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Innsbruck 22nd May

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Another quiet day. Sort of. I contemplated getting up at 3am and murdering the cheerful German group who stomped in and wrestled their way up and down the stairs, shouting and laughing. I’m still not sleeping all that well, so a wake-up call at 3am has long-term consequences.

The idiot who stood outside our room singing in a monotone tenor, “Here is Room Four” took my vote. His voice was instantly recognizable at breakfast, but I resisted the urge to run over and knock him down. Extra restraint was required when he started boasting that he had woken up at 6am and gone for a walk. I too woke at 6am, for no reason that I knew of at the time, but I suspect a loud buffoon cartwheeling in the corridor helped.

There was actually a lot of noise last night. Drunks rolled home, singing, or lost and shouting, on a repeating loop, it seemed. There was no agro, it was all quite good-natured, but annoying.

That’s the only downside to Lindau that I saw. It’s under the tourist radar it seems, and mostly Germans go there, but it was great. Might be a rough night tonight, for a different reason. They don’t dick around with the church bells in Innsbruck, they bellow out on the hour. I’m expecting a few midnight “What the..!” jumps in my sleep.

From Lindau we have moved in one step to another magnificent old town: Innsbruck. Last time we were here we were in and out in a day. I know now we did that because we didn’t know what we were missing. We’ve changed plans this trip and now expect to be here for three days at least.

This afternoon was just travel and getting accommodation – another guesthouse, again in the old town section. Cheap and cheerful. We’ll have to move a few times during the stay.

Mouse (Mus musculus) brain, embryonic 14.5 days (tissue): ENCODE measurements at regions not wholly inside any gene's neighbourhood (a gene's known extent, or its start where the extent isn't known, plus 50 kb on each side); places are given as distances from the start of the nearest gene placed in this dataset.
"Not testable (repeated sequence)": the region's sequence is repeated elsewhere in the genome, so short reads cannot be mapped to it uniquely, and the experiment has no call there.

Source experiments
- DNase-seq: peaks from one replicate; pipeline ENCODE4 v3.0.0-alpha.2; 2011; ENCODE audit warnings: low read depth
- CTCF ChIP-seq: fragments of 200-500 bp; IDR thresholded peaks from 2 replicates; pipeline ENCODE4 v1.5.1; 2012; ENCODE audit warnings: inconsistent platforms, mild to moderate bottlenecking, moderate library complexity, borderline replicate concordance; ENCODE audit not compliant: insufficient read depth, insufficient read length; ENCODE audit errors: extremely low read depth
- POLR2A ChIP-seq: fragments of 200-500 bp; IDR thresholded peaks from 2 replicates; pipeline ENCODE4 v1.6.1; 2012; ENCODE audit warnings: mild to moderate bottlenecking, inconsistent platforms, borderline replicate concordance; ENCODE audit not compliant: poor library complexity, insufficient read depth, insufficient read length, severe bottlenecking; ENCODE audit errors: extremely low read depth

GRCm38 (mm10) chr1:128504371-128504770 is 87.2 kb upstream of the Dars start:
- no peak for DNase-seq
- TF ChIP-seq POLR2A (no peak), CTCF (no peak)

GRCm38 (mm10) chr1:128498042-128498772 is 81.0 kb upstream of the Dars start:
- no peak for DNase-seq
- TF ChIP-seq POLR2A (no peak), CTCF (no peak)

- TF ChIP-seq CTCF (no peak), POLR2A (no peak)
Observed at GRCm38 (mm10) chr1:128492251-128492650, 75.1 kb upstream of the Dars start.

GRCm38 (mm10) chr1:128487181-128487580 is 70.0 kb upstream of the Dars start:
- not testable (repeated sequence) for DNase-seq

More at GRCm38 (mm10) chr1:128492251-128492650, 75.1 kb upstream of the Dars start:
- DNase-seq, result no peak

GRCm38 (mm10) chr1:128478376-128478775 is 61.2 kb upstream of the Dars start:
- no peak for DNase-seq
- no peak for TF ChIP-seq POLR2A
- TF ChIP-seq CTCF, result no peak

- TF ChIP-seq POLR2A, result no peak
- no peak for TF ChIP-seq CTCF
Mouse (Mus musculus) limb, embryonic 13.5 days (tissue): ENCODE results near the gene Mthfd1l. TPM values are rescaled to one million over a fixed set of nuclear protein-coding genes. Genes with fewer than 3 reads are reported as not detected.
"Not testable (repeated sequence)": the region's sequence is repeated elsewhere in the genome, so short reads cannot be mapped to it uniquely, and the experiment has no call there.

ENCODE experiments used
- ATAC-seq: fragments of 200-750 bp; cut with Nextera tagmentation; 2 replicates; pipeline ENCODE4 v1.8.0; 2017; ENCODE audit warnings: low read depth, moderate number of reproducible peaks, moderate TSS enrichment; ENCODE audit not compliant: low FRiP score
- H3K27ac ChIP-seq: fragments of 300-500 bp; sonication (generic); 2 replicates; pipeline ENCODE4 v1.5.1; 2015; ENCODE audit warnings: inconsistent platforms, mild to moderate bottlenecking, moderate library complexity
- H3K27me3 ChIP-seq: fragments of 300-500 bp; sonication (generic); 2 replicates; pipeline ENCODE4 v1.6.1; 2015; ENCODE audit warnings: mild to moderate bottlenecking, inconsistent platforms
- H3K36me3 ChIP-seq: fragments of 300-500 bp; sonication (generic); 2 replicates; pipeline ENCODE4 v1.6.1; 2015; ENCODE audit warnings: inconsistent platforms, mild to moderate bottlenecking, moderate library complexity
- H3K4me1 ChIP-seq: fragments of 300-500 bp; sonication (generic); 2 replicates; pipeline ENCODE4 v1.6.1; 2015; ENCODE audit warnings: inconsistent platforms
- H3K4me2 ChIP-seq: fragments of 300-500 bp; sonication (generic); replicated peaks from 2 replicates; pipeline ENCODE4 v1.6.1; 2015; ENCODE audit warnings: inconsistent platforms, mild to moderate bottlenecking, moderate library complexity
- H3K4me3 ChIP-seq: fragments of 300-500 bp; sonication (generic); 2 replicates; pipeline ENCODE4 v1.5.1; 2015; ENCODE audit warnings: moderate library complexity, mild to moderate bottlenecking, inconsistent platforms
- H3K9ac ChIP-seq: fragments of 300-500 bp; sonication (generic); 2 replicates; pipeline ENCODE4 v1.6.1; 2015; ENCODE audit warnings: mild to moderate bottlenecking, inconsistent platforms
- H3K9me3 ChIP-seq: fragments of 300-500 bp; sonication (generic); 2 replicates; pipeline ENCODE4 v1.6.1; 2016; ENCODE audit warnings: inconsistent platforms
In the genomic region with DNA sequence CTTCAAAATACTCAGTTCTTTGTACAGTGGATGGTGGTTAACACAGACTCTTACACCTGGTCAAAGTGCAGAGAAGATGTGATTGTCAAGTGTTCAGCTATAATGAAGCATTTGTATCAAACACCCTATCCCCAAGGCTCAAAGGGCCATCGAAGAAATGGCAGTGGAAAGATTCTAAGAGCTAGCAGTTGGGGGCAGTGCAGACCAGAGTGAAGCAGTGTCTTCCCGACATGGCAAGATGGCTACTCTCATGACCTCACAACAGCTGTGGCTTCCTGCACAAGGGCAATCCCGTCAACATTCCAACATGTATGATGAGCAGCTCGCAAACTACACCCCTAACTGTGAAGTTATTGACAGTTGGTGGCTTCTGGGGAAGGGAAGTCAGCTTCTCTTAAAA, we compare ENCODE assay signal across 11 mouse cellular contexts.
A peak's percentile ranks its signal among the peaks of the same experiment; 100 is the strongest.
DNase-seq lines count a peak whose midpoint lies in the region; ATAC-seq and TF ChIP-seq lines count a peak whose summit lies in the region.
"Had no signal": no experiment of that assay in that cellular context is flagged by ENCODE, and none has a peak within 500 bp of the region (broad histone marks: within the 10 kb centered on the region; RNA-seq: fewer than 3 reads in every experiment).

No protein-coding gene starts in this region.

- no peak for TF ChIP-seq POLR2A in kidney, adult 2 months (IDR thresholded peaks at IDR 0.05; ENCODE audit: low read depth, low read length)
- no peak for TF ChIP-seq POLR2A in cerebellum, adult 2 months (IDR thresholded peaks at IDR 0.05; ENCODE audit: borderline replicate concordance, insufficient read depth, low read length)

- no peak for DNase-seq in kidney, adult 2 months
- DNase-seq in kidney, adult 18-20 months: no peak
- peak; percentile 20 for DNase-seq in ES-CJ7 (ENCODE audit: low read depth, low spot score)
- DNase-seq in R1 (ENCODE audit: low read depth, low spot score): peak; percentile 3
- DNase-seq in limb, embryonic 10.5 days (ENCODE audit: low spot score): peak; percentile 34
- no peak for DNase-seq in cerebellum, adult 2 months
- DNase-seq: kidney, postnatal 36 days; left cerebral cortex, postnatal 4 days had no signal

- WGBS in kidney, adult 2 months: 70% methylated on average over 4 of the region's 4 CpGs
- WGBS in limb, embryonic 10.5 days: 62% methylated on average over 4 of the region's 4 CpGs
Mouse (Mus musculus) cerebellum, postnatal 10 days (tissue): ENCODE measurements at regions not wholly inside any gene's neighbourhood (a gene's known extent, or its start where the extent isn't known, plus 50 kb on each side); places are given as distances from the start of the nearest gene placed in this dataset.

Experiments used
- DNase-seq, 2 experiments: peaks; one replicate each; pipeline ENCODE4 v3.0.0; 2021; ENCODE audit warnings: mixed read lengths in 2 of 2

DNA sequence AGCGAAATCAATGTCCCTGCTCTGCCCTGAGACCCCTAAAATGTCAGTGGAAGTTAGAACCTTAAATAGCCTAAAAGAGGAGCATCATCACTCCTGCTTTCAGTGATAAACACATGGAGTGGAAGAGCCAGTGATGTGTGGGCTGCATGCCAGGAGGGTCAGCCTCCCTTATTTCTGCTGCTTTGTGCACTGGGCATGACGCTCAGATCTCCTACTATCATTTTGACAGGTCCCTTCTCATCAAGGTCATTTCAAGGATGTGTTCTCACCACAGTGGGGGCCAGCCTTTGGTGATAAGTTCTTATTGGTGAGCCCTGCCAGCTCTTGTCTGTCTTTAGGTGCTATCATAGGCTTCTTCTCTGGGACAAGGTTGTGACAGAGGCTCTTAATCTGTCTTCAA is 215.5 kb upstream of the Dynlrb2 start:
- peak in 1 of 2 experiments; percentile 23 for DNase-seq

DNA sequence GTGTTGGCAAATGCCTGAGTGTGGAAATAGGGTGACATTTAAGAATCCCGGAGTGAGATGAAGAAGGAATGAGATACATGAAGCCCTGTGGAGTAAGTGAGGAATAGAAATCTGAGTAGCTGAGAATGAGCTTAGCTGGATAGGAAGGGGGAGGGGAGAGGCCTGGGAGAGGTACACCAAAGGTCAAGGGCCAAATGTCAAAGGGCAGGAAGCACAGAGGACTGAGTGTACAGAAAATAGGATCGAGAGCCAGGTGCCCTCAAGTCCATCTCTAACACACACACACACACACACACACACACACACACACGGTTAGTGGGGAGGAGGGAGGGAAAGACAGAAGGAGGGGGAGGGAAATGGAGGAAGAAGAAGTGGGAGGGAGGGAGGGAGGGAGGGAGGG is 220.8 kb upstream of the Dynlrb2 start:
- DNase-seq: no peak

But we found time to walk around a few times, visit the amazing St Jakob cathedral. No money saved on this beauty, although outside it looks like a poured-concrete bunker. Innsbruck also has the Goldenes Dachl, a five story building that happens to have been the home of an early Habsburg heavy-hitter, Maximilian. And is decorated with a polished, golden-tiled roof.

I sort-of know my way round Innsbruck, and as the sun was shining, I made Sylvia detour to see the Dachl while it was glowing in the sunlight. Hurts your eyes….and makes your heart ache, it is so pretty and such an essence of the long history of the town.

Dinner was at the Goldener Adler, a place whose famous guests goes back to the 14th century. Beer from a 1000 year old brewery. You get the idea….Innsbruck old-town is stunning. Being Sunday it was packed. Let’s hope they’ve gone home tomorrow. Lindau spoiled us, I hate sharing this with others.

Two things already noticed now that we are back in Austria proper.

The beggers are back. Oddly, there are none in Switzerland or Germany. But they make up a distinctive percentage of the street traffic, drunks, crazies, the deformed, junkies, beggars, mumblers, bin-scourers and so on in Austria.

And after great coffee everywhere so far, back in Austria the first lame coffee. I won’t keep harping on about it, but whoever said the Austrians and Viennese understand coffee is a liar.

The train trip out from Lindau wasn’t as enjoyable as I’d hoped. A crew of basically good-natured but hyperactive teenagers joined the train one stop after us, and just irritated everyone else for the whole time. Some old biddy tried to pin them onto me, and accused me of being their (presumably negligent) teacher. She gave up and moved carriages, but there were other groups joining as we progressed and there wasn’t much respite.

There wasn’t that much to see…as we moved inland the steep, glacier-scoured valley became tighter and tighter eventually with vertical walls on either side. We went through tunnels then, popping out each time we stopped at a town.

Interesting enough, but after 15 minutes you’ve pretty much seen the ride, and the trip continues for 3 hours.

I had another “mistaken-for-local” experience in the Laundromat, where I was trying to salvage my resin-stained shorts. An American asked me if I spoke English. Although I answered “Yes”, an (do I need to say “officious”?)  Englishwoman assumed I was local and just bored in over the top of me, giving the American instructions he couldn’t follow then leaving. I didn’t clarify things with her, and let her leave her sunglasses behind. After she’d gone I said “Press Start, here” and so on, and he realized I did speak English.

Very odd. I don’t think I look local. Certainly my clothes aren’t Austrian. But I was dirty and scruffy enough. Maybe he thought I was a trucked-in beggar….

Written by wurstofvienna2011

May 22, 2011 at 3:45 pm

Posted in Uncategorized

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